One 16-year-old participant says: “I attended the Young Scot Digi Know? in Glasgow. I found it very interesting and it provided me with some very useful information. For example, I had never used any anti-virus software before, and I used to just go on to any website without checking if it was a secure or a safe website. I found that having barriers to learning, the Digi Know? events provided me with a different way of learning as it used games and quizzes to engage me and it taught us these valuable lessons in a fun and active way.
“Since the events, I have now installed two anti-virus software programmes and I make sure the websites I visit are trustworthy sites. I also learn how to recognise suspicious emails and can recognise if a website is fake or if it has a security lock at the top of the page. I enjoyed the event so much that when I received an invite to join the Digi Know Steering group I thought it would be an interesting opportunity for me and it would give me other life skills such as confidence, but most of all sociability skills. What I mean by this is that before the events I would just sit in my room doing things on my own and now I have joined a group that helps me to understand more about cybersecurity and the ability to socialise, instead of hiding behind a screen.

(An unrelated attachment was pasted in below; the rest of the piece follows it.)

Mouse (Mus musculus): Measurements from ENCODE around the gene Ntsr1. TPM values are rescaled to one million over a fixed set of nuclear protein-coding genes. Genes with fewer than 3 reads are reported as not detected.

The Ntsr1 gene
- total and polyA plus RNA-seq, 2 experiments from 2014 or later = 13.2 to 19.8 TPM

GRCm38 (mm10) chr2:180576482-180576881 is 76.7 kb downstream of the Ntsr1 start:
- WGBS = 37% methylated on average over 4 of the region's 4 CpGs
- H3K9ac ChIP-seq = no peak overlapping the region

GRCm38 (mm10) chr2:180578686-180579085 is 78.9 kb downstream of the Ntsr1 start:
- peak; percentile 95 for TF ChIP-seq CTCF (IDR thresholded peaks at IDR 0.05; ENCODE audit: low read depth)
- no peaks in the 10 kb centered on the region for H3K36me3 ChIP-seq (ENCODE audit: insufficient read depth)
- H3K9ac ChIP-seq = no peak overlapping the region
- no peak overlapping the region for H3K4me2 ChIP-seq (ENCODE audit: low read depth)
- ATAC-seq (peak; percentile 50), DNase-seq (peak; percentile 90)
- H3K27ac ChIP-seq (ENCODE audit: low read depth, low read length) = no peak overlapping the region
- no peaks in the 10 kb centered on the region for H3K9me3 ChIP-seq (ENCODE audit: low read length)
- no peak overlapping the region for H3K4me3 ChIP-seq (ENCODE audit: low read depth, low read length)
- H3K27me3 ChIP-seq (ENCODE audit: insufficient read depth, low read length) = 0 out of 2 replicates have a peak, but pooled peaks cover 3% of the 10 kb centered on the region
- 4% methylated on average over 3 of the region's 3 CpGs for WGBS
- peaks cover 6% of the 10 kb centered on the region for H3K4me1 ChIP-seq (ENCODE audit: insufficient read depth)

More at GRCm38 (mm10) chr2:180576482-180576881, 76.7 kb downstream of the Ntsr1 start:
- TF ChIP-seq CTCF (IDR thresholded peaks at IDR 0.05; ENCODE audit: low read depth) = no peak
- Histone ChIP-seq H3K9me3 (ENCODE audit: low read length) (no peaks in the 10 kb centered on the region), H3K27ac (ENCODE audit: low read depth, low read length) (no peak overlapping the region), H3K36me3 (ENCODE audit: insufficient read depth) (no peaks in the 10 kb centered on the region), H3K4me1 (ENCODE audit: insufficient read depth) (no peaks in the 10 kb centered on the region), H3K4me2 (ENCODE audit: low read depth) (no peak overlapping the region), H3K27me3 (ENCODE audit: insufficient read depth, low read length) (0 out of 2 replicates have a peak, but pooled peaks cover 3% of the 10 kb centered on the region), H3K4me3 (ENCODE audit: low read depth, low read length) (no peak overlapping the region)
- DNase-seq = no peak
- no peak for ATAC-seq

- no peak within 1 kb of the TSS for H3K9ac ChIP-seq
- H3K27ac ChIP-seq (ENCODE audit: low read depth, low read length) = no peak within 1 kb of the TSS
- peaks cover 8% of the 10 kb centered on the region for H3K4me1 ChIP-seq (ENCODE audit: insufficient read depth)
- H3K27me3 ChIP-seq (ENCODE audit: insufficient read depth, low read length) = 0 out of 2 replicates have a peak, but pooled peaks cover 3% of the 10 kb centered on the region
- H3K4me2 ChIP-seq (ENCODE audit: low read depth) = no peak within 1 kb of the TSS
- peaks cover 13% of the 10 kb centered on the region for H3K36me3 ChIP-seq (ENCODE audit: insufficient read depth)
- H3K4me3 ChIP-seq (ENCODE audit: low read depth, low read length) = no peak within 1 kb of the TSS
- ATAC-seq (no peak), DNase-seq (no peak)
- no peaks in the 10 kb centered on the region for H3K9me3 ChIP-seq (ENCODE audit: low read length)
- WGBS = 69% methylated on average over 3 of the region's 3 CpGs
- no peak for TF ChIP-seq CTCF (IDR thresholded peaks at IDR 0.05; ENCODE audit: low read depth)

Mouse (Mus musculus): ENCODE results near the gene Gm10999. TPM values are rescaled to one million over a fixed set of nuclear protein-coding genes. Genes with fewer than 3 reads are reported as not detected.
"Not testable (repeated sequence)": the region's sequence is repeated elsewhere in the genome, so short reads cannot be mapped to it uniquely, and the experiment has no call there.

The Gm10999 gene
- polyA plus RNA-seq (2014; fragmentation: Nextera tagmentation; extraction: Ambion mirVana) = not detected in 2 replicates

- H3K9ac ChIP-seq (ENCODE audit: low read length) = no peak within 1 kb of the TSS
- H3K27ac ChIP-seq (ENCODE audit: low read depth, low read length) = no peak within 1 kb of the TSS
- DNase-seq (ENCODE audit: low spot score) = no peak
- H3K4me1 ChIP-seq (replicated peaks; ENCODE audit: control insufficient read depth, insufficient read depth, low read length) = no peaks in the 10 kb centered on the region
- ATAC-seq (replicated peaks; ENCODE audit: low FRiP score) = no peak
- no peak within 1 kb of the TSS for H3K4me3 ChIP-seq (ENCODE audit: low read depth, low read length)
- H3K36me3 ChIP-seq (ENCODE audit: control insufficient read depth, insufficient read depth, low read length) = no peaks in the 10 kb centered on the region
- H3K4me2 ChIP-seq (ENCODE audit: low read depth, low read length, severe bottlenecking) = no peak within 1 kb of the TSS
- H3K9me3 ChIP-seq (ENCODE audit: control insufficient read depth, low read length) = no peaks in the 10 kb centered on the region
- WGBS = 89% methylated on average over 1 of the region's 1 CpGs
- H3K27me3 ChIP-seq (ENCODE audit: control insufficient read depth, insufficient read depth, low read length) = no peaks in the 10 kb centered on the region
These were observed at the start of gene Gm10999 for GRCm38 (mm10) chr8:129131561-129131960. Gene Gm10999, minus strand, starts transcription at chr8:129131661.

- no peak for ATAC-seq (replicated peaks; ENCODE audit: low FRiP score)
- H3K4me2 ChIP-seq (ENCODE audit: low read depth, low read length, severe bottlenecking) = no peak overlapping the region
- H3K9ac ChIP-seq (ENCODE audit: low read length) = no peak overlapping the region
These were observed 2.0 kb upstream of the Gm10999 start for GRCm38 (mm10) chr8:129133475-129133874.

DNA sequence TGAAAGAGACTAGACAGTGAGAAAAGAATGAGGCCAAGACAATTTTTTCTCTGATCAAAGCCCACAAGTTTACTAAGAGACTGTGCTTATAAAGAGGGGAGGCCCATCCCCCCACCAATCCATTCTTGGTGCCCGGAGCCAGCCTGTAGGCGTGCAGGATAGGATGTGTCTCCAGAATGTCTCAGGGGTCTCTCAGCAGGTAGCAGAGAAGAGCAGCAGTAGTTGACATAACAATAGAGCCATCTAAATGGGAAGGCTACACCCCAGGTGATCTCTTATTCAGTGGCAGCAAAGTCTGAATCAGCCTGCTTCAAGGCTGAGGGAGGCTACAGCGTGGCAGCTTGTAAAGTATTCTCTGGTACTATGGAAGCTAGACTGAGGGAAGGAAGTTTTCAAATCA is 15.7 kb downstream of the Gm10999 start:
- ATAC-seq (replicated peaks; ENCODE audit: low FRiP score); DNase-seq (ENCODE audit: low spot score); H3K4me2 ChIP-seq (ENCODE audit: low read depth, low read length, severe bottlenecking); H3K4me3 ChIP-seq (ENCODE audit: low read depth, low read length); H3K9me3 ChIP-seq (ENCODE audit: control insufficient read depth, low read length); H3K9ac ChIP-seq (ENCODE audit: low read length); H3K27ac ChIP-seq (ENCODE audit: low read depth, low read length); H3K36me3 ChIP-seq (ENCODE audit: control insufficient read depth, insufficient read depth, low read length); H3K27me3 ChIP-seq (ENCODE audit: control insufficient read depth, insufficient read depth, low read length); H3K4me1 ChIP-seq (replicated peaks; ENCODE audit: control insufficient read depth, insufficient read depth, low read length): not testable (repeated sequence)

“I would highly recommend other young people participate in the Digi Know events as they can help you with cybersecurity skills and it provides you with a certificate. Since attending the events and joining the steering group I have now decided to apply for college as my confidence has grown and I am applying to become a games designer.”